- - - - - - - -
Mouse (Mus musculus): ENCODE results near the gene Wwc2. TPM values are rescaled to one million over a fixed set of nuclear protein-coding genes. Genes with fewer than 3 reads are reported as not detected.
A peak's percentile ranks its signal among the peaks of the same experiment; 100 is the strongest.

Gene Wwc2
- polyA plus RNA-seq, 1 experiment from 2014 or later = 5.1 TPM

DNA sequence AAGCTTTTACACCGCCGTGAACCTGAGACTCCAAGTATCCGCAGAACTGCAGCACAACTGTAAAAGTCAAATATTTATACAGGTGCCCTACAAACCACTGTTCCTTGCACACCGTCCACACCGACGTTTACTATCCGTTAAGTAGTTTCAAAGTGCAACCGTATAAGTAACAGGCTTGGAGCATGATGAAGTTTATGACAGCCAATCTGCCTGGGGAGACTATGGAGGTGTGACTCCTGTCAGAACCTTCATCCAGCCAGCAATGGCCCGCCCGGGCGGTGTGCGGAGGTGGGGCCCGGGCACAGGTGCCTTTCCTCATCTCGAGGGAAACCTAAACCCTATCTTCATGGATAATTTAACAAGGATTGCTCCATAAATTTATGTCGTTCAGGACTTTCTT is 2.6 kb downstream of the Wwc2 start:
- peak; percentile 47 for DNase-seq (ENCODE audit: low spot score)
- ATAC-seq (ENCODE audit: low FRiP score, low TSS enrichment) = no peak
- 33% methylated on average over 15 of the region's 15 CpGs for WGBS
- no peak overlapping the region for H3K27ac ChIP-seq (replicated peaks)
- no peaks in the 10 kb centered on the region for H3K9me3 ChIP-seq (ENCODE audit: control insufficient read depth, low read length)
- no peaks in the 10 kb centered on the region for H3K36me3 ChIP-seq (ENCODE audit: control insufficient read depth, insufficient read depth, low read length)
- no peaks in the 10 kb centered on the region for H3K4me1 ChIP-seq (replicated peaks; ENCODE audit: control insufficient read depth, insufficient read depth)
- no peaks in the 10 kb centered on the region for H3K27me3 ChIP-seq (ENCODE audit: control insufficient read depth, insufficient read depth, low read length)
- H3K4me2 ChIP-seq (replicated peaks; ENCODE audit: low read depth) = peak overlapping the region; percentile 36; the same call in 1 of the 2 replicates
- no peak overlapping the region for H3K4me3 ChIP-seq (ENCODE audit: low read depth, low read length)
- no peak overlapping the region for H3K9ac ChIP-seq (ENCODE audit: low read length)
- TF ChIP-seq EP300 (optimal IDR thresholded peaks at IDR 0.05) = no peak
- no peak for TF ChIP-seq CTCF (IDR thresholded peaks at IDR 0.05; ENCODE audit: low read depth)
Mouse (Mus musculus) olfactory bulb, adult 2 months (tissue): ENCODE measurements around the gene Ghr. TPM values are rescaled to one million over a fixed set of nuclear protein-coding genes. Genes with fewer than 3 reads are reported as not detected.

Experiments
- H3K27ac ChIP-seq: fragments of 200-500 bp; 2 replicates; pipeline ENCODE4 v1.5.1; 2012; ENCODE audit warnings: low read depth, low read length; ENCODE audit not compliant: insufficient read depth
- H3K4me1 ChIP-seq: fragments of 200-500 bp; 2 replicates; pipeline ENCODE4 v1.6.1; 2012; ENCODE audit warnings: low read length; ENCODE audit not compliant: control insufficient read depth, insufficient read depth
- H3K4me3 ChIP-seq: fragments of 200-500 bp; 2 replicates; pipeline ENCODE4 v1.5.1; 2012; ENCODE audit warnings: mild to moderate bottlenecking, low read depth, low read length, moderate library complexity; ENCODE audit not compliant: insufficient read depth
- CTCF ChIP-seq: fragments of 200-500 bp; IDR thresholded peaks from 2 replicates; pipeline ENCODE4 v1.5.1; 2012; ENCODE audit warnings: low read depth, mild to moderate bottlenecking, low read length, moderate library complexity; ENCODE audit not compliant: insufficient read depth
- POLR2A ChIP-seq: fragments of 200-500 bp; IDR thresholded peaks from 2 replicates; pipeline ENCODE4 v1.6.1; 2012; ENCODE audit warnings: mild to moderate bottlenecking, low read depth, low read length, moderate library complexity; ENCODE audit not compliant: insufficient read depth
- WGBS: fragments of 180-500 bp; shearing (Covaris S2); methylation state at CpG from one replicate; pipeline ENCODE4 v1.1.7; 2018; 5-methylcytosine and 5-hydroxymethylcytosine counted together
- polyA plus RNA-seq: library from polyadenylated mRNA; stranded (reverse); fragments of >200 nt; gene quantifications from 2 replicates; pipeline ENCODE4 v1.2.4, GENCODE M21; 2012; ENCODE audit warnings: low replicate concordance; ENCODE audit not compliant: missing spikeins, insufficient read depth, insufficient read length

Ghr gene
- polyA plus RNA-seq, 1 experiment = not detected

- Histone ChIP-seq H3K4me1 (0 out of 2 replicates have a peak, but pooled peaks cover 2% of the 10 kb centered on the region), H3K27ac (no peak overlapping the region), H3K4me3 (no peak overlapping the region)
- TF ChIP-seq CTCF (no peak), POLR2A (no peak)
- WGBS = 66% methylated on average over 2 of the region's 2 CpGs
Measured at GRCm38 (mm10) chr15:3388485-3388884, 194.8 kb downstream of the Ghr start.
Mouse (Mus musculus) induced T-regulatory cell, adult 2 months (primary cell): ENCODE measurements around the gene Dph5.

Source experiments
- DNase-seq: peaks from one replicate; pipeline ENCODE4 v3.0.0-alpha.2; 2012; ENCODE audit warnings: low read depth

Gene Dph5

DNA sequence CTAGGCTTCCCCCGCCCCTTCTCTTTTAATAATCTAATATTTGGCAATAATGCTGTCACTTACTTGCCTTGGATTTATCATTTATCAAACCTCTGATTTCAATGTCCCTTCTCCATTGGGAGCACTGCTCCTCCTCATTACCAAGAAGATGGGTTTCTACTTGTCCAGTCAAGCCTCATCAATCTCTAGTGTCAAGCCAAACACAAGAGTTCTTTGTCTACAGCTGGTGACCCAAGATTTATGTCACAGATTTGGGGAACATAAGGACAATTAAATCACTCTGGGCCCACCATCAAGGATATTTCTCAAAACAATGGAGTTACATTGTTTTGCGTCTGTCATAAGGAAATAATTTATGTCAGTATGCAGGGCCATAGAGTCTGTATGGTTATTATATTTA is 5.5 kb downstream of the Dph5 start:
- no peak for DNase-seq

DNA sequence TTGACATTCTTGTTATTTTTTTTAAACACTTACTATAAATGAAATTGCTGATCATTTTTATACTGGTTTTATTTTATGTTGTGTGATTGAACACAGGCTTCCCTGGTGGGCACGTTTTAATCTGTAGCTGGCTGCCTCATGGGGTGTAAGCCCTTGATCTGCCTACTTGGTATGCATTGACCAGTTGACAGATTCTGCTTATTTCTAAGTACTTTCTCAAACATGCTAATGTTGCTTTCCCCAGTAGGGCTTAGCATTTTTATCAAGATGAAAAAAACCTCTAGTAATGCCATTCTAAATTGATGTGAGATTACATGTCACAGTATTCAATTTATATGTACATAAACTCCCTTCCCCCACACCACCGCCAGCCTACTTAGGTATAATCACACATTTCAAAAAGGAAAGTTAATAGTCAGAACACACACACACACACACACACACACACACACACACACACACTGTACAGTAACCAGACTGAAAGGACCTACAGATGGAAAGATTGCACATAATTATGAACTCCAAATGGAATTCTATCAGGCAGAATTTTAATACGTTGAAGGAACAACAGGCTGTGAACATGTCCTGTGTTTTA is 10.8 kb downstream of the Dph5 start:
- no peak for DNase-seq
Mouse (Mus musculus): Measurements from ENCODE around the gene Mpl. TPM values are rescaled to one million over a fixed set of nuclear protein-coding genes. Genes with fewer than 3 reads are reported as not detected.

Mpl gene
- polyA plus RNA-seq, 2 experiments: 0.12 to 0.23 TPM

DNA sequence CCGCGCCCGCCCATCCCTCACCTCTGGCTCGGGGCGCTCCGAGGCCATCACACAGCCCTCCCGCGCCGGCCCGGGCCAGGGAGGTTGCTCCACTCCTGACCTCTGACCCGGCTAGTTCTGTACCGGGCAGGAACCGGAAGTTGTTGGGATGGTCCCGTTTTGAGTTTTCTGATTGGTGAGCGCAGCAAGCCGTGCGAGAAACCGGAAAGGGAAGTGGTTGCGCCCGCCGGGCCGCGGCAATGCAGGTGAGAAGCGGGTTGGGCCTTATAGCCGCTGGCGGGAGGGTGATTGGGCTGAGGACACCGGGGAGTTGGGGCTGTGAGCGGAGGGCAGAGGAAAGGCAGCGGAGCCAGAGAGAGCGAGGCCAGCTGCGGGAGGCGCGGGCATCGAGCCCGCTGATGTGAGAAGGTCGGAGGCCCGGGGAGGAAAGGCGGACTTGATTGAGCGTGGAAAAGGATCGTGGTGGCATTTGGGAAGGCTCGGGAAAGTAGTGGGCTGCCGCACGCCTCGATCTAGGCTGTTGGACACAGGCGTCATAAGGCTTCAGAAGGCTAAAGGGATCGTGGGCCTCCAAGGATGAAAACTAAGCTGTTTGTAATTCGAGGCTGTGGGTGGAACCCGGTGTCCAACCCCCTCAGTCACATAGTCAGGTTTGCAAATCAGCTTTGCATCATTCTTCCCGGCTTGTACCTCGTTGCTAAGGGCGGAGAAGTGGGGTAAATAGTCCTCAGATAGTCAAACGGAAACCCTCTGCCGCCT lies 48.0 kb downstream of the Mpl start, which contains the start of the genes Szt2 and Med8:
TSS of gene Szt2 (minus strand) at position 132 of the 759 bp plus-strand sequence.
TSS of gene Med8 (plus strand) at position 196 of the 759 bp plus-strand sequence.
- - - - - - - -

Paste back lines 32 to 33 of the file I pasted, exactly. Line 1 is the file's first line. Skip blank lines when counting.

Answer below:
- WGBS = 66% methylated on average over 2 of the region's 2 CpGs
Measured at GRCm38 (mm10) chr15:3388485-3388884, 194.8 kb downstream of the Ghr start.